2. The Bureau was very appreciative of Pipestone’s willingness to share their information for the purpose of serving the greater good.
  3. Pipestone’s current project on mitigating the risk through feed additives was of high interest and will continue to be explored.

Overall, the meeting was a success and laid the foundation for further collaboration between the FBI and Pipestone as an opportunity to further protect our US food supply and independent farmer clients we work for.

When I was a 5-year old boy dreaming of becoming a veterinarian, I never would have thought I would ever work with the FBI! As a gesture of their appreciation for the new intelligence, the Bureau presented me with a “Warrior Chip” (pictured below).FBI 1

Tracking Antimicrobial Resistance: Down on the farm

Tracking Antimicrobial Resistance: Down on the farm

In the summer of 2016, Pipestone set forth the challenge to be global leaders in antimicrobial stewardship. As swine veterinarians, we feel a responsibility to lead the industry with science-driven decisions on how to manage the use of antimicrobials, track resistance, and make proactive changes to practices if increased resistance was shown. With that in mind, we crafted  PART (Pipestone Antimicrobial Resistance Tracker), a tool to measure antibiotic use on farm, as well as to track antimicrobial resistance (AMR) across veterinary pathogens, over time.

My role in this effort is a bit “out-of-the box”, as I tried to develop a means of how to measure pathogens of food safety and human health at the level of the farm. I got my inspiration from a group called NARMS, the National Antimicrobial Resistance Monitoring Service. NARMS is a federal organization, which measures the level of 4 specific bacteria, known to cause food-borne illness in people: E coli, Salmonella, Enterococcus, and Campylobacter. NARMS is composed of the CDC, which measures cases of food-borne illness in people, the FDA, which monitors the presence of select food-borne pathogens at the level of the meat case and the USDA, who measures these pathogens at the level of the harvest facility.

A few things became very clear to me as I contemplated my approach:

  1. No one in NARMS was measuring at the farm.
  2. I needed to use NARMS-standards on the farm as they were already accepted by the government and the national medical community.
  3. Unlike tracking AMR at the veterinary level, where you post 1-2 sick pigs out of 2400 and send a few samples to a lab, I wanted a more comprehensive, representative sample of the population and its environment.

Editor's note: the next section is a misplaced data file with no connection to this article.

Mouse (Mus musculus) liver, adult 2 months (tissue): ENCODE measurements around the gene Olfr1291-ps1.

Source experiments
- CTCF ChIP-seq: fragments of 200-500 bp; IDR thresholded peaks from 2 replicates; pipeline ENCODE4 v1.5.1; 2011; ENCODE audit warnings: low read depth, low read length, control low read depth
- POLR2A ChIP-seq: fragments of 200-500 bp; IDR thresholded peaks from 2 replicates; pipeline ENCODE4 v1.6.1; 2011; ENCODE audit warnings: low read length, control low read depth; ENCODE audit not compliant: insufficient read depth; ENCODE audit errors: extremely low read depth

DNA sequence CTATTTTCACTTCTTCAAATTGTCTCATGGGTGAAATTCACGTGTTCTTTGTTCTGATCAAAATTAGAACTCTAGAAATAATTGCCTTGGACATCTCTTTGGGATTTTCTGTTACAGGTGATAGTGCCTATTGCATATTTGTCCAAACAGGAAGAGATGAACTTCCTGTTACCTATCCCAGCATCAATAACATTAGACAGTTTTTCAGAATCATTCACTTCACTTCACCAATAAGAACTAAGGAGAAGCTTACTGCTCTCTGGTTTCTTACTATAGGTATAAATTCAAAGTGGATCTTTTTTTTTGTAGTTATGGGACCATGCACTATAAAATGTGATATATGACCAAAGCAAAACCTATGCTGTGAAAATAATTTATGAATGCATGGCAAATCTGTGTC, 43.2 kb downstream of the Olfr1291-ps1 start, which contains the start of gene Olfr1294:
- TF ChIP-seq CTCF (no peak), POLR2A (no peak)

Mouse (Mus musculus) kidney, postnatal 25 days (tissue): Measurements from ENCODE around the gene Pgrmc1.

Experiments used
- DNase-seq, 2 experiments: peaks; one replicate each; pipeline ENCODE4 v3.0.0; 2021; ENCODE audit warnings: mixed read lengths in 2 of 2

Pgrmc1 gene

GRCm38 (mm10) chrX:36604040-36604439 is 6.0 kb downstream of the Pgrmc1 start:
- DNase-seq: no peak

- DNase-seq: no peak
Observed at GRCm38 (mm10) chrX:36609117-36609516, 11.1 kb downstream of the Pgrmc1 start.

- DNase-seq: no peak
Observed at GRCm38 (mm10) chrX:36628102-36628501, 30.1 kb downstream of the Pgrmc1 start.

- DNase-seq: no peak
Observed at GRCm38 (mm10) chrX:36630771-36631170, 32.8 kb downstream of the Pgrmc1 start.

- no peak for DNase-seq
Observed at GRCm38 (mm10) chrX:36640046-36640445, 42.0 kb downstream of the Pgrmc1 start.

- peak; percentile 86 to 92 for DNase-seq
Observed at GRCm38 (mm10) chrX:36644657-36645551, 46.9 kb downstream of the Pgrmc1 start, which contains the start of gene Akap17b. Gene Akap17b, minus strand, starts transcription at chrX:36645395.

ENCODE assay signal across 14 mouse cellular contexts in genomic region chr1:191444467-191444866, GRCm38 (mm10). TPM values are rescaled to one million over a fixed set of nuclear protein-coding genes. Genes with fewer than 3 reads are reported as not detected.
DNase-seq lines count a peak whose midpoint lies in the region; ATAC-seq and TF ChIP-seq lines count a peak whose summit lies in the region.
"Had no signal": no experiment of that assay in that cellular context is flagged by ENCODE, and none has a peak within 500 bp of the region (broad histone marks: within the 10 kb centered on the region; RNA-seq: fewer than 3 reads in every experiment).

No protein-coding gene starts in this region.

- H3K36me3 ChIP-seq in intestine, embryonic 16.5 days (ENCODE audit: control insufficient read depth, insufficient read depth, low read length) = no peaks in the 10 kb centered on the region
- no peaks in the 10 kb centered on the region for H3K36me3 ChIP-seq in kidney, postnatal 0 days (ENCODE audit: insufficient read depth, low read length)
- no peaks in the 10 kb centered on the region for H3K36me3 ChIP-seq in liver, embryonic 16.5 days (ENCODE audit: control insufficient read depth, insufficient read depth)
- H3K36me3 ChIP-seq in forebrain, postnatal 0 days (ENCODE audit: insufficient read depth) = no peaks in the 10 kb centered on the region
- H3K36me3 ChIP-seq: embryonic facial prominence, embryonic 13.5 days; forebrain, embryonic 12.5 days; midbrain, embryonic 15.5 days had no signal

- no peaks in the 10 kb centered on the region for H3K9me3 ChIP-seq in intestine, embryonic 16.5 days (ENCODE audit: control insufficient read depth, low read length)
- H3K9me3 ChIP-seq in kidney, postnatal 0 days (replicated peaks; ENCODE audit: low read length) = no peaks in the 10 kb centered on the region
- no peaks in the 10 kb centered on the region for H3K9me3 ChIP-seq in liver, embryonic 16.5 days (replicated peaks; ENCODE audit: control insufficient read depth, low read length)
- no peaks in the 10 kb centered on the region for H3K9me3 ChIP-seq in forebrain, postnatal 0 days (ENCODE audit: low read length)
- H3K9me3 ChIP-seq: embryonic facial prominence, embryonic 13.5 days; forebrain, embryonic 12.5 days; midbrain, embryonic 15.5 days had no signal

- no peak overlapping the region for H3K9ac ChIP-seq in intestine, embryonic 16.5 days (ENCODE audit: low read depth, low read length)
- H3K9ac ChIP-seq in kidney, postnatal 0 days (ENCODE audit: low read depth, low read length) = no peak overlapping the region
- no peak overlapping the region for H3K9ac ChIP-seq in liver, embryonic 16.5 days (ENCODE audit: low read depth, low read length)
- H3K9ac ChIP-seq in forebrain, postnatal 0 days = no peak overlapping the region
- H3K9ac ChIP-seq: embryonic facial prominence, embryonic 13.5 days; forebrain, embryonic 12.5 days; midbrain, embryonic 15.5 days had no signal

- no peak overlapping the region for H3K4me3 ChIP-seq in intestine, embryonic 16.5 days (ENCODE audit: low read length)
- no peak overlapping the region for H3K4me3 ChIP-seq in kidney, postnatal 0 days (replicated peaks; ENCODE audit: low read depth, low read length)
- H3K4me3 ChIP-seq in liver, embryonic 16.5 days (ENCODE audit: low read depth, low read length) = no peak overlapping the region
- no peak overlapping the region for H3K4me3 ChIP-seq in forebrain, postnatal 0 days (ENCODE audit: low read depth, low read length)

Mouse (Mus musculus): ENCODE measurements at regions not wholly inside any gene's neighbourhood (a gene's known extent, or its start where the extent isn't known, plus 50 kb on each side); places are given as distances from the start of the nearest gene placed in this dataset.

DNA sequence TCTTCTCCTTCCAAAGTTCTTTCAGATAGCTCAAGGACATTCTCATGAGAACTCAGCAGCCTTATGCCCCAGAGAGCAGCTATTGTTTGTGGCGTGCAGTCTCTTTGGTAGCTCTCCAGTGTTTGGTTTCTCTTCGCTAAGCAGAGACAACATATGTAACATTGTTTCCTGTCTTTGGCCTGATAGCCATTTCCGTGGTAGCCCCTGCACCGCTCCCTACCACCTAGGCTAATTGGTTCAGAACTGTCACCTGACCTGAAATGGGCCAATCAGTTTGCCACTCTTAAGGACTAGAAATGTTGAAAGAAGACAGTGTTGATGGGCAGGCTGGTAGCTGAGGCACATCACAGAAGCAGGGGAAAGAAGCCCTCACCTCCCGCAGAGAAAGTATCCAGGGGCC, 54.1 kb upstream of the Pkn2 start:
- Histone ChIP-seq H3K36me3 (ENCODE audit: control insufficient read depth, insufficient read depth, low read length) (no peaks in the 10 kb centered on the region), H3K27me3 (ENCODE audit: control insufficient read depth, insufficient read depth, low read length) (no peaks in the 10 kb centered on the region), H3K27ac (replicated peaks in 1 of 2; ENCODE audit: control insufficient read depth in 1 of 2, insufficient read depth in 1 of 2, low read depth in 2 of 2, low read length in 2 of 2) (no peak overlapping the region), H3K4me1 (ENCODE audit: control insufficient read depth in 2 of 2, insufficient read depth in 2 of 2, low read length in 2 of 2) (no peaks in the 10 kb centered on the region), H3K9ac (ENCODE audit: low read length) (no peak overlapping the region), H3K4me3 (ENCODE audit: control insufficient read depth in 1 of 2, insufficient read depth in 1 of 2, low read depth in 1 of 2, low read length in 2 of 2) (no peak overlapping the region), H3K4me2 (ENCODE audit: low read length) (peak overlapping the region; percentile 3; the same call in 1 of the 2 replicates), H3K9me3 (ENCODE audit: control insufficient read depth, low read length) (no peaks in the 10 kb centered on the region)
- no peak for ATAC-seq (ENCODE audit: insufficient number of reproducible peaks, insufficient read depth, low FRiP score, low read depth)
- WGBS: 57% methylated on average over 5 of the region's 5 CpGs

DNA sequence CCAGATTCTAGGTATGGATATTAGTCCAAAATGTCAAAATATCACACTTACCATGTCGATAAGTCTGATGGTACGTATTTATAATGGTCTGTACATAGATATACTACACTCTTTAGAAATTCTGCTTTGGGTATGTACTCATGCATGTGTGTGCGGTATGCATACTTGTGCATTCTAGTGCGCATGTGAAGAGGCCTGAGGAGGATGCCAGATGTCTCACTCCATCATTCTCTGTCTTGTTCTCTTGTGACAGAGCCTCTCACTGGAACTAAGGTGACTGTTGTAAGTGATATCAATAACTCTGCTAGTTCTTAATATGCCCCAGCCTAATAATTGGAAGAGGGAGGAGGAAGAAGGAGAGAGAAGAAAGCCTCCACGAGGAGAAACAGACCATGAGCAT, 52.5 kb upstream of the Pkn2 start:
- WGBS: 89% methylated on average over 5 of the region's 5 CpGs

To help answer, we collaborated with the Veterinary and Biomedical Sciences Department and Food Safety Microbiology Laboratory at South Dakota State University to craft a protocol to sample both live animals prior to marketing and their environments. In addition, we mimicked the exact antimicrobial susceptibility panel used by NARMS, so we could start to track resistance patterns across the 4 bacteria. Now that we had a set of nationally-accepted standards and a validated sampling protocol we could go to work. I can’t thank everyone at SDSU enough for all their expertise and help with this important project!

To make a long story short, our methods have proved to be accurate and repeatable, not only in swine environments but across alternative environments, such as human waste water treatment plants, playground dirt and companion animal facilities. We can routinely detect our 4 NARMS bacteria and determine their level of AMR. For third-party validation, we have also worked with Drs. Jonathan Frye and Charlene Jackson from the USDA-ARS lab in Athens, GA (who helped set up the original NARMS standards) to determine whether a report of resistance from the SDSU VDL is indicative of the presence of a resistance gene. In other words, if the lab says bacteria are “susceptible” or “resistant” to a specific antibiotic, is it true? Short answer= Yes!

Whew…I realize this is a lot of information BUT I wanted to try to explain the degree of detail we put into the process of sampling swine environments and the collaboration we had with nationally recognized agencies.  As we collect more information, I will keep you posted on what we are learning! Thanks for your support.